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Utilizing Myofascial Release for Increased Mobility and Recovery

Posted on January 19 2018

The term myofascial release was coined in the 1960’s, but it seems as if the value and importance that is placed on it has become more widespread the past 10 years. Keeping muscles mobile and unhindered from tightness has been known for quite some time. It is a very basic principle that has been well understood for a long time. Static and dynamic stretching, hot and cold tubs, and continuing through tight, uncomfortable muscles were some of the ways that were used to take care of muscles the past decade or two, especially when it came to sports. Now it is tough to find a house/gym that doesn’t contain a foam roller or some sort of tool to dig at, and release tight muscles.  Myofascial release sounds like a fancy, complicated term, but it is essentially what happens when you get a sports massage. Massages though, can be costly, and many of us do not have the time in the week to be going to get an hour long massage. A lot of athletes, weightlifters, and casual gym goers are turning to self myofascial release. This technique can be achieved through foam rolling, or using hand held tools. Lacrosse balls are commonly used to reach hard to get areas in the back, upper pectoral, glutes, etc. When athletes or any person, works or injures a certain muscle, a scar tissue like substance called adhesions build up on the fascia, taking away from the elasticity and workload the muscle can handle. This reduction in elasticity can be the tight achey feeling your muscles experience when you work a muscle group for the first time in a week or so. The tight feeling can be achieved many ways, but we are all too familiar with the excruciating tightness and DOMS that is experienced whenever we slack off from the gym for a week, then decide to come in and hit it hard like we never took a break.

Fasica can be thought of as a very thin connective tissue that intertwines through our body and covers our muscles. The purpose of myofascial release is to break down the build up of the adhesions, relax the muscle, and bring the fascia back to its normal state, which in turn restores flexibility. This normal state is where the fascia is relaxed, soft, and elastic like. In an abnormal state, the fascia can become tense and lose elasticity. The process of myofascial release can prevent injuries and allows for uninterrupted, routine training. Proper mobility (which should allow for proper form) and flexibility is key to staying uninjured when performing movements in the gym, whether under a workload or not. 

What is happening during this release, is a very deep compression/pressure of the tissue. This pressure, usually accompanied by an uncomfortable feeling, breaks down the adhesions that build up on the fascia. (Just a heads up, the uncomfortable feeling that I am referring to is flat out painful sometimes, especially when neglected areas are targeted.) Calves, quadratus lumborum, IT bands, and many more muscles are usually where the most pain is experienced when I use a roller, but each person has their hotspots and problematic areas. After the deep compression and break up of the adhesions covering the fascia, normal blood flow is restored to the muscles, and that means healing. Blood flow is crucial to recovery and is the basis for almost every single recovery treatment, such as hot and cold tubs. This restoration is by no means immediate, and there is definitely an achey feeling that occurs post myofascial release, but the recovery time is shortened drastically. Some people experience an overall sense of well-being after a stretching, or fascial release session. This feeling happens when stress induced cortisol levels lower due to the release of tension and the return of your muscles to their normal state.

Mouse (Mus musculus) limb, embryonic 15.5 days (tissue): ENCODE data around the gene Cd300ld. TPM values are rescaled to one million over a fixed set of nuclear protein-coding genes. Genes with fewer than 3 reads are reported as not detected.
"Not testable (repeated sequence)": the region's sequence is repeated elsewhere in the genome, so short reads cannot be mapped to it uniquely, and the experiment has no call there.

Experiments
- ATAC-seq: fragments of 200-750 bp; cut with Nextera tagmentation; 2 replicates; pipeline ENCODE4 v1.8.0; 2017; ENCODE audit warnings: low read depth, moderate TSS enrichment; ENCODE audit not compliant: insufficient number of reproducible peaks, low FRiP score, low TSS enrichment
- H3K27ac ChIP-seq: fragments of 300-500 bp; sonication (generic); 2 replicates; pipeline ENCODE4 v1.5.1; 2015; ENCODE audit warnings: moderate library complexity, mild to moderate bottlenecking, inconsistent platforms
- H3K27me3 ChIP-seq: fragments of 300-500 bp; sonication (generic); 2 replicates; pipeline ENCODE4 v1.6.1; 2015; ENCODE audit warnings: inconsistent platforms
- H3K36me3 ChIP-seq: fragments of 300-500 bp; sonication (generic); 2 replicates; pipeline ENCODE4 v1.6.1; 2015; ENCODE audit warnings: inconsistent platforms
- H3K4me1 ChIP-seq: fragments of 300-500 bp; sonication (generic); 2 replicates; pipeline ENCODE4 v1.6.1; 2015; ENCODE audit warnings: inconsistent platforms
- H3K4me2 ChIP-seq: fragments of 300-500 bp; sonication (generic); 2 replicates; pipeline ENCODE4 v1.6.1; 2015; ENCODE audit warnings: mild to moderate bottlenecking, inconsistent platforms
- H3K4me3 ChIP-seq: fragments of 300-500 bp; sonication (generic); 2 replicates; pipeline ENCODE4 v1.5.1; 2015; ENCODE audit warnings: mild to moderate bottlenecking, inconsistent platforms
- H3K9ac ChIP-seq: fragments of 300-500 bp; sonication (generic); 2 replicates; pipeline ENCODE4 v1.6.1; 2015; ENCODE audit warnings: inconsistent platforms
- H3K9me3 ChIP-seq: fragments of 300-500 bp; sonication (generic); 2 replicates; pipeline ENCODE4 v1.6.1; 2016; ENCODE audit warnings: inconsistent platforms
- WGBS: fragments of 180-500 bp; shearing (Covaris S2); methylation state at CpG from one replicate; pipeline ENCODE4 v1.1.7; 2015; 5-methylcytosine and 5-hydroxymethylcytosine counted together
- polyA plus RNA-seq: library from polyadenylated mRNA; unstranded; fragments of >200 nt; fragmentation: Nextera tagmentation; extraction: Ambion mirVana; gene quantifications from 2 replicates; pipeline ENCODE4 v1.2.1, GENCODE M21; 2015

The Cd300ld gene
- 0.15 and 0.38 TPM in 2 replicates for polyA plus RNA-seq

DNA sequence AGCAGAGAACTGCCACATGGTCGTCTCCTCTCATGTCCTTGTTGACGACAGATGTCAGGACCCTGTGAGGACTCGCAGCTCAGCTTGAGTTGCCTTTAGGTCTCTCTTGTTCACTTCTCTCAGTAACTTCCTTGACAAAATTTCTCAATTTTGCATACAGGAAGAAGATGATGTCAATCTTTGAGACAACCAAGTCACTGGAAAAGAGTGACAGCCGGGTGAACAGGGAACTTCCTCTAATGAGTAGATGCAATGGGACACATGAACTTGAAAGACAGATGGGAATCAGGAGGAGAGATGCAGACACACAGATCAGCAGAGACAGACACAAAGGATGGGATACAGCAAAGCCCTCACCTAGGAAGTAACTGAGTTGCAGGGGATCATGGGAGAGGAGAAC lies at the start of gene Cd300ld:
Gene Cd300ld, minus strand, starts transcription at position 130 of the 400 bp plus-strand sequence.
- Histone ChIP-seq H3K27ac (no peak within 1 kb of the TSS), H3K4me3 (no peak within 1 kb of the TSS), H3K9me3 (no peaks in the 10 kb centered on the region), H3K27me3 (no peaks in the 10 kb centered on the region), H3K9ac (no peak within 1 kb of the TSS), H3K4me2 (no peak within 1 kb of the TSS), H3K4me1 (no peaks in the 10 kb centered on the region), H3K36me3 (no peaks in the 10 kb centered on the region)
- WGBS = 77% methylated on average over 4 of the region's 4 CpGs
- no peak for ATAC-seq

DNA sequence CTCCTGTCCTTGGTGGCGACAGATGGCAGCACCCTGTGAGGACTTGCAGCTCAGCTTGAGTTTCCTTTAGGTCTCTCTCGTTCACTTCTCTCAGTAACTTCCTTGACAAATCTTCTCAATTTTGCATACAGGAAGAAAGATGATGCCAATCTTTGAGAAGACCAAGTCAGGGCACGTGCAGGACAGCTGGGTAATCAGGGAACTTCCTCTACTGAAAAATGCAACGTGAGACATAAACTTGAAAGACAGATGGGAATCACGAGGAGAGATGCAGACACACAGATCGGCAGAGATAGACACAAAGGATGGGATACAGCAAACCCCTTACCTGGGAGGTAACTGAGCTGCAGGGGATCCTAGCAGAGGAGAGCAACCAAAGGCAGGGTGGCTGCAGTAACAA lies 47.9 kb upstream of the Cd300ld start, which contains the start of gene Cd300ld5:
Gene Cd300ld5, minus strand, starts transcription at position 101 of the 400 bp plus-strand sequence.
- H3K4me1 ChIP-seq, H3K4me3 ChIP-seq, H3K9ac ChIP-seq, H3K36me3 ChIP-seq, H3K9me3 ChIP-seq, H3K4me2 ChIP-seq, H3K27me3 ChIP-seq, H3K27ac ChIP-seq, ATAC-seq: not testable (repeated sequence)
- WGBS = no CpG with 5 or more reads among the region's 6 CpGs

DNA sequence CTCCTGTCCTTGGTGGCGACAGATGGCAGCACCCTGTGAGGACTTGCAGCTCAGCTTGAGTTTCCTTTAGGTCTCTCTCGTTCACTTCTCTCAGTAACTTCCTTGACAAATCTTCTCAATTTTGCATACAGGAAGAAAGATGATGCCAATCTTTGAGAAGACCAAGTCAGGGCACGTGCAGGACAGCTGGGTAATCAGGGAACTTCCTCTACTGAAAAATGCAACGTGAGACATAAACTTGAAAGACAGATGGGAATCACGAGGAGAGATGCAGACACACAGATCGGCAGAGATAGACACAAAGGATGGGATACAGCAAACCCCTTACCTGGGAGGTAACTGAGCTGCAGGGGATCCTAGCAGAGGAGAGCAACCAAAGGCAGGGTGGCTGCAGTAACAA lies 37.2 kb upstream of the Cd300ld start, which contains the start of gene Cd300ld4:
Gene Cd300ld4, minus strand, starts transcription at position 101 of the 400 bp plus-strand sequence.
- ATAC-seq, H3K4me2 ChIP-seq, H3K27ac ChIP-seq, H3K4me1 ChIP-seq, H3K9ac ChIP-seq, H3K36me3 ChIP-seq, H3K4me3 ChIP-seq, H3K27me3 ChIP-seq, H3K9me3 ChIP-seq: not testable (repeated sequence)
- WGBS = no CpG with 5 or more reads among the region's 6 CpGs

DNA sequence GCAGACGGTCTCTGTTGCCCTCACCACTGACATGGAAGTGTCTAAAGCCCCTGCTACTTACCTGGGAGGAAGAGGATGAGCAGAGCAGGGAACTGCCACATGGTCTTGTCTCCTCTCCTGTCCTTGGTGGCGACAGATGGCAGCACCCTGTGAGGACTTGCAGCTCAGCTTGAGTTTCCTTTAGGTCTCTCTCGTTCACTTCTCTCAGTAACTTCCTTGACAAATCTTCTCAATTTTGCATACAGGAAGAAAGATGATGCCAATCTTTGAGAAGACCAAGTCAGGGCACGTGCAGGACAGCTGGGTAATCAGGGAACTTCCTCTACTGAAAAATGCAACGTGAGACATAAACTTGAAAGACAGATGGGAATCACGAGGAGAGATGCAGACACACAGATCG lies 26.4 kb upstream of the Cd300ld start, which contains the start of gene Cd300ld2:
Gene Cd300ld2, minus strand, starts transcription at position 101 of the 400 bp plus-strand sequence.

The International Journal of Sports and Physical Therapy ran a study on self myofascial release and found that it had positive, short term affects on increased joint range of motion. The study also showed that using rollers and myofascial release techniques for a short time prior to training did not negatively effect muscle performance during activity. There is a fine line between priming the muscles before workouts and rolling for an hour before squats. One idea is great, the other is detrimental. The self myofascial release was also shown to possibly decrease delayed onset muscle soreness. 

The use of myofascial release should not be limited to just athletes, bodybuilders, the normal gym goer. Everybody can benefit from implementing this technique on a weekly basis. Manual laborers, people who sit at a desk all day, mom’s who experience aches and pains, and many more people experience symptoms of tight muscles that need worked on. Headaches, muscle pain/spasms, chronic back/neck pain, recurring injuries, and sciatica are just some of the many symptoms that Americans experience that can be traced back to a lack of fascia elasticity and proper mobility. There are definitely many instances where these symptoms are caused by something else, but trying these release techniques are definitely a better first option than OTC pills. If you are someone who is constantly in the gym, always beating your body up through manual labor, or any other case it may be, implementing this technique is crucial. Foam rollers, lacrosse balls, or a rolling tool won’t set you back much at all. Don’t let tight, sore muscles keep you out of the gym any longer than you need to be.